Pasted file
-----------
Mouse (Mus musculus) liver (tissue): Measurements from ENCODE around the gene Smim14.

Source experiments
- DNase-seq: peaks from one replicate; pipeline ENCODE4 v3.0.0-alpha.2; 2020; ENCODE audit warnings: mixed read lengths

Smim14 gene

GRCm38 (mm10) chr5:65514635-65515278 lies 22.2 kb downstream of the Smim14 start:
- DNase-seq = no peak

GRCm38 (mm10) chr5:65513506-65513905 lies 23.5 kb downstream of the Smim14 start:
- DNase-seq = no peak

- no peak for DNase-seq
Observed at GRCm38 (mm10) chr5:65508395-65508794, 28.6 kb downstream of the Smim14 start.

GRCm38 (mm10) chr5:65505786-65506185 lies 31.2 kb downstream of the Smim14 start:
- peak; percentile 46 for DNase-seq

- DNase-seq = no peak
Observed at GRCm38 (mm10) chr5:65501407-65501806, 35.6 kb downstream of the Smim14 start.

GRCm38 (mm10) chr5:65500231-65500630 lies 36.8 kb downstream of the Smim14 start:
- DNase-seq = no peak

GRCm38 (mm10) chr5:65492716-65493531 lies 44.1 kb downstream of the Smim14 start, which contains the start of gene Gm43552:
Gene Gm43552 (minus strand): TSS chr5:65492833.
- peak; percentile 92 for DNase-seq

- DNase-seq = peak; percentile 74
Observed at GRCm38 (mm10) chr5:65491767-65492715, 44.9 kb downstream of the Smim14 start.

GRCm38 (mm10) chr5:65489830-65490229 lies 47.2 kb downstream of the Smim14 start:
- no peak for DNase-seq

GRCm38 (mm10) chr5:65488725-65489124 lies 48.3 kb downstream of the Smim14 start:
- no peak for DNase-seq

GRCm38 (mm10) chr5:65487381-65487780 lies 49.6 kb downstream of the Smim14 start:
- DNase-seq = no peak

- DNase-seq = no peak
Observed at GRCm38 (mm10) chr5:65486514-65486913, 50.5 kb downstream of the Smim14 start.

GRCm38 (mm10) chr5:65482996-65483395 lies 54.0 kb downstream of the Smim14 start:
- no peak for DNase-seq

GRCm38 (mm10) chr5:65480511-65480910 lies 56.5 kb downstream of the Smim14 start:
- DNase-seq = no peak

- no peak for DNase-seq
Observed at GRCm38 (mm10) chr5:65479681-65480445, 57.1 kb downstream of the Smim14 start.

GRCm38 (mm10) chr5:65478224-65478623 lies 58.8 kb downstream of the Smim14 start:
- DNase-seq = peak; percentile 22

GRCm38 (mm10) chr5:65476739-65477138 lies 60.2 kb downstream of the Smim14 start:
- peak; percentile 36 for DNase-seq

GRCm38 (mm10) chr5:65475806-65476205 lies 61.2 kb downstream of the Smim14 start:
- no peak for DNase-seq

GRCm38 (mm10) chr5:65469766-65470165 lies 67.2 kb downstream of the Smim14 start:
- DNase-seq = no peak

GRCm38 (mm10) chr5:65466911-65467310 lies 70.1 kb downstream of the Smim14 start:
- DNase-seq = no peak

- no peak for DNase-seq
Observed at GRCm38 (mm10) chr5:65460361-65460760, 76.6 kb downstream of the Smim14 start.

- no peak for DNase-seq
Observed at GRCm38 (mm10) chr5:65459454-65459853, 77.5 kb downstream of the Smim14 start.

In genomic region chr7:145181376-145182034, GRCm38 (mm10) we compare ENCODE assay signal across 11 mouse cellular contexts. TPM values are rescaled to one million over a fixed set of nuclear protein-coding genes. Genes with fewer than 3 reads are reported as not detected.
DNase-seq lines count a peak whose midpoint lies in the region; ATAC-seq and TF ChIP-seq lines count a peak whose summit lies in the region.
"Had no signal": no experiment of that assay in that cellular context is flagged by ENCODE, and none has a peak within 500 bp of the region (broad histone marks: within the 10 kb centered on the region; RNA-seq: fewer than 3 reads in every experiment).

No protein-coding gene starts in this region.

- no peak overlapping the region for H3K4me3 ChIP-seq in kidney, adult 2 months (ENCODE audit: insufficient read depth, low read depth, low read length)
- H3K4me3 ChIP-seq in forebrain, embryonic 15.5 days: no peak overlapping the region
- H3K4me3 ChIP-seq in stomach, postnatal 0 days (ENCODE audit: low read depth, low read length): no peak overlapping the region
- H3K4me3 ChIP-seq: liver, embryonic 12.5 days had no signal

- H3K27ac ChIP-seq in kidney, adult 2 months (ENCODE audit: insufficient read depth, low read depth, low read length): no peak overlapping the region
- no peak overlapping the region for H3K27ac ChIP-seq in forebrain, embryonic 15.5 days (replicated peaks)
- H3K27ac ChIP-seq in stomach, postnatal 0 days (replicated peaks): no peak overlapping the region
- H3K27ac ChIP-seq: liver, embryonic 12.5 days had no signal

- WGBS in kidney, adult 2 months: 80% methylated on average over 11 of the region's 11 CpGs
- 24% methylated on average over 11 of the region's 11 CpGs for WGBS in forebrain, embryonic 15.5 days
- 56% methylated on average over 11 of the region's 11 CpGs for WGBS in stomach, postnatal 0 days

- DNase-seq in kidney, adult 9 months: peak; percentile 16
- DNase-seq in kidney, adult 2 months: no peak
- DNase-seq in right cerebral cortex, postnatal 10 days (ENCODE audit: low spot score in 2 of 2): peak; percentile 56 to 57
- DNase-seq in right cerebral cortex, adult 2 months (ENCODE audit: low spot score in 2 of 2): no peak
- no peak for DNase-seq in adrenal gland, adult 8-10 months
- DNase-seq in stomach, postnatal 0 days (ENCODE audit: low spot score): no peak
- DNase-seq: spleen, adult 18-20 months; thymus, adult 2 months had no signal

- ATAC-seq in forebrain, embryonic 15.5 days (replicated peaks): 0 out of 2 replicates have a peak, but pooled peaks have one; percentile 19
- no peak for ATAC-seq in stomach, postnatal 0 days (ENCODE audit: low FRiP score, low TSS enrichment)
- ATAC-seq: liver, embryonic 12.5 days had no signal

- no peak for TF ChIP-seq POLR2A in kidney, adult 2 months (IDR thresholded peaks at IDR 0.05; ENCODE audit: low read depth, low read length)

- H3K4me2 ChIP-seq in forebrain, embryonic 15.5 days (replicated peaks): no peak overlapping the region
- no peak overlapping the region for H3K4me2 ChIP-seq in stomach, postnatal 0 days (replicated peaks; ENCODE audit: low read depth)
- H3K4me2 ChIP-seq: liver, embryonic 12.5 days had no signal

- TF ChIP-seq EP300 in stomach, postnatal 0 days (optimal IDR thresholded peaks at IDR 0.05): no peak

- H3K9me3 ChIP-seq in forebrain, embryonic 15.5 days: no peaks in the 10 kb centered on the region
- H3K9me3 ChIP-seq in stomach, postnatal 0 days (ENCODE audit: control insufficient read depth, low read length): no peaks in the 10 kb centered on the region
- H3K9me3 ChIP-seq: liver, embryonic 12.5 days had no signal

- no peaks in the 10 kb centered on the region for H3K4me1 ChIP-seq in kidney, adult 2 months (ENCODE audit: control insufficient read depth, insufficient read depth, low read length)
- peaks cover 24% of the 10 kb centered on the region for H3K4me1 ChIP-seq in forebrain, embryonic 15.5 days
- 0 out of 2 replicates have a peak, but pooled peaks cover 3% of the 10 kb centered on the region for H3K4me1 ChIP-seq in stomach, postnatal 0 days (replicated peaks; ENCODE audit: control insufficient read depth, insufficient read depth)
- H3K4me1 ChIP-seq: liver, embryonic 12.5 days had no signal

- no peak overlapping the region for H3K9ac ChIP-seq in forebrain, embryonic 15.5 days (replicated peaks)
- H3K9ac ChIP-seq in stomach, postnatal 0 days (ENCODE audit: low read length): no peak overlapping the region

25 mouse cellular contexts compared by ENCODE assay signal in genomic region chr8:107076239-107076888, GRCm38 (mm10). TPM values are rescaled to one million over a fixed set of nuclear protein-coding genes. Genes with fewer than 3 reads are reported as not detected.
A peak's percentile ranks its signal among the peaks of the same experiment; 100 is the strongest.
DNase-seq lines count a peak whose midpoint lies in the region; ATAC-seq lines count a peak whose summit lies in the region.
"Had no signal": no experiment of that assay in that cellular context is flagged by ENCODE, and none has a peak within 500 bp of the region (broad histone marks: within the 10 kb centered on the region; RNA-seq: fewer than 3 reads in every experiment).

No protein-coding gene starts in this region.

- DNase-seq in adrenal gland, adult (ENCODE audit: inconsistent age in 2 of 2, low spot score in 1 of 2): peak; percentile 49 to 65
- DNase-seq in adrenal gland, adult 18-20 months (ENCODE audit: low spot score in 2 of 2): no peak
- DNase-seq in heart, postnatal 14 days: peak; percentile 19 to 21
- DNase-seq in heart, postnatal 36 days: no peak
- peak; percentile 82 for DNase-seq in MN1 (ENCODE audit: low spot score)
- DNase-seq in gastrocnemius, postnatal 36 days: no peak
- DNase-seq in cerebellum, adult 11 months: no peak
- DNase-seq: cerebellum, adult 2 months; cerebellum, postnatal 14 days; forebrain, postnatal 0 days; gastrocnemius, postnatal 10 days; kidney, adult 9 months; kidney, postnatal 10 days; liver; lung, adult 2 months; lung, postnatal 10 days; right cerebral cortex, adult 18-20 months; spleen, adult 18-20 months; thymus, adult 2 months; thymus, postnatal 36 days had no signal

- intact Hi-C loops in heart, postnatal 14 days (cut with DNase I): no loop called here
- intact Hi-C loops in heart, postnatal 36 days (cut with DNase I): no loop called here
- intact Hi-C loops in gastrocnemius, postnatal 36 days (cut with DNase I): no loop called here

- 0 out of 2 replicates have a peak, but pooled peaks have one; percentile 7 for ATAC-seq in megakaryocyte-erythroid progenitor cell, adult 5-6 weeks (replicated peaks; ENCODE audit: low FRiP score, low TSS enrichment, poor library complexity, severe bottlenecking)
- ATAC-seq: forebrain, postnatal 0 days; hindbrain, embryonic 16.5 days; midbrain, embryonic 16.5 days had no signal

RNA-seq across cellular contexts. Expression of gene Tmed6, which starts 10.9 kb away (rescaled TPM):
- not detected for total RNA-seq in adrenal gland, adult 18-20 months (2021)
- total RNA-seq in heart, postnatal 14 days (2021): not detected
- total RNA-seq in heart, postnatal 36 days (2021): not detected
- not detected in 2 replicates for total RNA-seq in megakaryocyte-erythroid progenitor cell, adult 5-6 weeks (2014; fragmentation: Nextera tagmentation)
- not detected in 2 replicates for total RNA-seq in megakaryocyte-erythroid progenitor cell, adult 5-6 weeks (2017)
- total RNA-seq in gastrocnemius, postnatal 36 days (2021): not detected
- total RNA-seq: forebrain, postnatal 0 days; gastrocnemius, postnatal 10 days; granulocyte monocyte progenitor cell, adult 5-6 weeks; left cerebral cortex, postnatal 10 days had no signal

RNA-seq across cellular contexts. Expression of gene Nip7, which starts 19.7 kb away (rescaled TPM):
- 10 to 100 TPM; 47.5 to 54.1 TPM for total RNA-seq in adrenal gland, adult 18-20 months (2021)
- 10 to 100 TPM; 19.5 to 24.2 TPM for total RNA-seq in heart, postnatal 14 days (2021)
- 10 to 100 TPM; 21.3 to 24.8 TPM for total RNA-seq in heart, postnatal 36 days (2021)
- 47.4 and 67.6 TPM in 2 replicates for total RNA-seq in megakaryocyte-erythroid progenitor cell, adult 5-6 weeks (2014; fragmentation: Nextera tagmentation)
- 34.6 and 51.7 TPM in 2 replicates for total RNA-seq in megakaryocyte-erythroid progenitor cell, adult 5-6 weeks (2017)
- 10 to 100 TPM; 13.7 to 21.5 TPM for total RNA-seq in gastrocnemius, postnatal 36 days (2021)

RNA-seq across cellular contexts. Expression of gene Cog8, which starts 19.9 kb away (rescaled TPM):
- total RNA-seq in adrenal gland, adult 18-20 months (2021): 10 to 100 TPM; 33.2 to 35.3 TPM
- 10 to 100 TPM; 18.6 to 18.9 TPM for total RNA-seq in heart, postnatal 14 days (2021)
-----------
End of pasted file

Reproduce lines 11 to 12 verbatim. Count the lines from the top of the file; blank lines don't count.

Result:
GRCm38 (mm10) chr5:65505786-65506185 lies 31.2 kb downstream of the Smim14 start:
- peak; percentile 46 for DNase-seq